The Native American
Ethnography and Ethnohistory of Joshua Tree National Park
THE NATIVE AMERICANS OF
JOSHUA TREE NATIONAL PARK
AN ETHNOGRAPHIC OVERVIEW AND ASSESSMENT STUDY
by Cultural Systems Research, Inc.
August 22, 2002
SUGGESTED FURTHER RESEARCH
This overview has been drawn from CSRI field notes on over twenty
years of research on the desert peoples of southeastern California,
several field experiences with Mojave, Chemhuevi, Serrano, and Cahuilla
individuals in the park and nearby area, documents in CSRI files, and
secondary resources such as books and articles. The field work included
one meeting in the park with individuals from the Fort Mojave
Reservation, the Chemehuevi Reservation, the Colorado River Indian
Reservation, Morongo Reservation, and Torres-Martinez Reservation for
the purpose of evaluating Native American use of plants in the area.
This trip was taken as part of the research for CSRI's ethnobotanical
report for the Park Service. Other field work was done in the course of
research on privately funded projects involving respectively the Eagle
Mountain Area, the Marine Air Force Base, and the Mojave and/or Colorado
deserts as a whole.
CSRI's documentary resources have likewise been acquired in the
course of previous contracted research. We have a sizeable archive of
John Peabody Harrington materials, copied at the National
Anthropological Archives in Washington, D.C., before the Harrington
materials were microfilmed. We also have copies of pertinent materials
from the National Archives and Record Center at Laguna Niguel,
California and the National Archives in Washington, D.C. Our library
resources include many volumes cited in the References of this report,
and photocopies of pertinent parts of others.
A great deal of further research could be done on the subject of the
Native Americans who once occupied Joshua National Park, not all of
which can be completed within the scopes of this project. This
A search of the records of the San Gabriel, San Fernando, and
other missions in which Serrano people, especially those whose home was
at Mara, were involved during the Spanish-Mexican period of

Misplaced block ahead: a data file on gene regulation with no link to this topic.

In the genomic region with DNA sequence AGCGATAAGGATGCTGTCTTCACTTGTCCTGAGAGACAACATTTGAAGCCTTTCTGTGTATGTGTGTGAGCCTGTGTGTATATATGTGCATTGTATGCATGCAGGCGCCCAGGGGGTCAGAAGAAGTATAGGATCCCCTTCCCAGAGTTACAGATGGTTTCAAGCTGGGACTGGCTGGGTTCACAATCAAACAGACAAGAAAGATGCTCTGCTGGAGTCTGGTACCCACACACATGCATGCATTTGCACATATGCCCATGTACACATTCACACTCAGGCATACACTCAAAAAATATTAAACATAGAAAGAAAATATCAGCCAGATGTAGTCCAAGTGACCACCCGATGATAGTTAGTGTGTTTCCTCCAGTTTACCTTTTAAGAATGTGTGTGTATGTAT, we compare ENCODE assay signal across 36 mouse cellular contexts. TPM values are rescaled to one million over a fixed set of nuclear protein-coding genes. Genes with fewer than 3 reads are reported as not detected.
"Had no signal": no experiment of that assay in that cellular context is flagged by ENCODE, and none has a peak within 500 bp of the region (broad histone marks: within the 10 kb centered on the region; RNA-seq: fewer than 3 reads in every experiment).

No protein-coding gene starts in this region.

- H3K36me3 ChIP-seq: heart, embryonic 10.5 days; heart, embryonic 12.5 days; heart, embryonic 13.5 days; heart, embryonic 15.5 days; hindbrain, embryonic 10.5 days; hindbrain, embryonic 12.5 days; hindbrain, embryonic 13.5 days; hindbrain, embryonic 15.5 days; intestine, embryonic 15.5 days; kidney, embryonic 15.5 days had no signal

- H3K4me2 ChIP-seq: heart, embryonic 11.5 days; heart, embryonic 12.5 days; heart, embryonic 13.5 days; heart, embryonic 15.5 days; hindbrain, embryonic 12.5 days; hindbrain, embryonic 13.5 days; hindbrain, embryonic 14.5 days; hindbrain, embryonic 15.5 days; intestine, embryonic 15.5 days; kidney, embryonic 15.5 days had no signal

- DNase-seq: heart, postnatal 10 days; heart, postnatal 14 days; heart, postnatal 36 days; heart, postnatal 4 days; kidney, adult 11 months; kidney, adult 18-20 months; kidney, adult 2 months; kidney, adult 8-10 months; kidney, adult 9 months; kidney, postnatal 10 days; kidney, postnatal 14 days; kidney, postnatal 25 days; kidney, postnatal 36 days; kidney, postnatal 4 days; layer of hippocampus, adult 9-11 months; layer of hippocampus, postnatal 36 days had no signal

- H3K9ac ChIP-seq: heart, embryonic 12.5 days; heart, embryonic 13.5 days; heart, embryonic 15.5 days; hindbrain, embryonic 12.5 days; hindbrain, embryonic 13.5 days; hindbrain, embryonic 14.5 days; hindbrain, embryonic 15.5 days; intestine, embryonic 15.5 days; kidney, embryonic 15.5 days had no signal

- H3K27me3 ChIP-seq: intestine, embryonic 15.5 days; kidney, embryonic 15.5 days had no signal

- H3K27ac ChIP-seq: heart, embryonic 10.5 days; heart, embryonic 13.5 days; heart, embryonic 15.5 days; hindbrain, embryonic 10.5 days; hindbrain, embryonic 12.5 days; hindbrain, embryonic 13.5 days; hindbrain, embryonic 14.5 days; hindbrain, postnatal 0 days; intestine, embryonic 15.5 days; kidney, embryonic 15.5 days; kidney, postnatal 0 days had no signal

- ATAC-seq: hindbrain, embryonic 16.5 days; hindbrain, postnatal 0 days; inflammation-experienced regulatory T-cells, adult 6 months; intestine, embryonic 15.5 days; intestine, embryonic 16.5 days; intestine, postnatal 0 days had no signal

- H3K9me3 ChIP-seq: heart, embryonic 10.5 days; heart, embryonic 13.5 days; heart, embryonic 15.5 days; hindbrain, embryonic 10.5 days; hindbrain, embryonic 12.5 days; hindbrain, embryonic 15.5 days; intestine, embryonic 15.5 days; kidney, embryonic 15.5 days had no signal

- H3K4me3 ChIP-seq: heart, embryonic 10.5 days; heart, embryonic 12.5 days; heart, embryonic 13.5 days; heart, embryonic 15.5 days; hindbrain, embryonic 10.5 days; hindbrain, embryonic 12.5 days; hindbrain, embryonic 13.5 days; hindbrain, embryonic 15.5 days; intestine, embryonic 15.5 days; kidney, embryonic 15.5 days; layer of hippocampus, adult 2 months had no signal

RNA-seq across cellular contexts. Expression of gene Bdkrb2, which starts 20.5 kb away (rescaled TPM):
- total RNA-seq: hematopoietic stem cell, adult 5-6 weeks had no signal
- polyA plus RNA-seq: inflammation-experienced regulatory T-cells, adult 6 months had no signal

California history in order to locate individuals from the Twentynine
Palms area who may have been brought into the missions or have served as
laborers in urban areas associated with the missions. These include
birth, marriage, and death records, and the journals and correspondence
of the mission administrators. John Johnson at the Santa Barbara Museum
of Natural History, David Earle, and others who are experienced in the
interpretation of mission records should be consulted. Data derived from
these searches may indicate the various groups with whom people from
Mara intermarried, and were consequently politically,
economically, and ritually involved.
A search of the archives at the Colorado River Indian
Reservation for historic data on the Chemehuevis, Mojave, and Serrano
peoples, especially with regard to the Chemehuevi people who lived at
Twentynine Palms from the mid-nineteenth century to approximately the
A review of the microfilmed version of the J. P. Harrington's
Serrano, Chemehuevi, and Mojave notes for pertinent data not previously
found, and a similar review of the C. Hart Merriam materials.
A search of the National Archives for further information about
the establishment of the Twentynine Palms Reservation and its history,
government involvement with Indians, and the effects of the policies of
the Office/Bureau of Indian Affairs on Indian people in and near the
park area. Information directly pertaining to the Twentynine Palms